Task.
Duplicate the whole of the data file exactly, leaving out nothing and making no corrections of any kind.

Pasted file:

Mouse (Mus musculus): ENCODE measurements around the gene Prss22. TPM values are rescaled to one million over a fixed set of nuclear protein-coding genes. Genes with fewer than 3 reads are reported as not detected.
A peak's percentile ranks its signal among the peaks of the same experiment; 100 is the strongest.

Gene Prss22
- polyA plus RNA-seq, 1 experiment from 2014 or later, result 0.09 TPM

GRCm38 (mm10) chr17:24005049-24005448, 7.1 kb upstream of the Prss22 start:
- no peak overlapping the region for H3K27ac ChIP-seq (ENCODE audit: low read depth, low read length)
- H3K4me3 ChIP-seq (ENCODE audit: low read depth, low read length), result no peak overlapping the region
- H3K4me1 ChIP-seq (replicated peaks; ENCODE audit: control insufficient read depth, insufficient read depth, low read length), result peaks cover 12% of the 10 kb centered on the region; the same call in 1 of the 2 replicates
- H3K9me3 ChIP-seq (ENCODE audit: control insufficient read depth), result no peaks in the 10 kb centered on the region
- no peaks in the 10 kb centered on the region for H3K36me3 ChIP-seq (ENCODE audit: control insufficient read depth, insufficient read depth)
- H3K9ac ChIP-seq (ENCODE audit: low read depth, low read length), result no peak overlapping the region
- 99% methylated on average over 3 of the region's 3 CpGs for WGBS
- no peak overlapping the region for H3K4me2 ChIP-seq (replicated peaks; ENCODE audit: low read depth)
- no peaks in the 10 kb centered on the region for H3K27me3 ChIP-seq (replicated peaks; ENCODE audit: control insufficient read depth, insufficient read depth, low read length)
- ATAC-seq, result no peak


Mouse (Mus musculus): ENCODE measurements around the gene Prss22. TPM values are rescaled to one million over a fixed set of nuclear protein-coding genes. Genes with fewer than 3 reads are reported as not detected.
A peak's percentile ranks its signal among the peaks of the same experiment; 100 is the strongest.

Gene Prss22
- polyA plus RNA-seq, 1 experiment from 2014 or later, result 0.09 TPM

GRCm38 (mm10) chr17:24005049-24005448, 7.1 kb upstream of the Prss22 start:
- no peak overlapping the region for H3K27ac ChIP-seq (ENCODE audit: low read depth, low read length)
- H3K4me3 ChIP-seq (ENCODE audit: low read depth, low read length), result no peak overlapping the region
- H3K4me1 ChIP-seq (replicated peaks; ENCODE audit: control insufficient read depth, insufficient read depth, low read length), result peaks cover 12% of the 10 kb centered on the region; the same call in 1 of the 2 replicates
- H3K9me3 ChIP-seq (ENCODE audit: control insufficient read depth), result no peaks in the 10 kb centered on the region
- no peaks in the 10 kb centered on the region for H3K36me3 ChIP-seq (ENCODE audit: control insufficient read depth, insufficient read depth)
- H3K9ac ChIP-seq (ENCODE audit: low read depth, low read length), result no peak overlapping the region
- 99% methylated on average over 3 of the region's 3 CpGs for WGBS
- no peak overlapping the region for H3K4me2 ChIP-seq (replicated peaks; ENCODE audit: low read depth)
- no peaks in the 10 kb centered on the region for H3K27me3 ChIP-seq (replicated peaks; ENCODE audit: control insufficient read depth, insufficient read depth, low read length)
- ATAC-seq, result no peak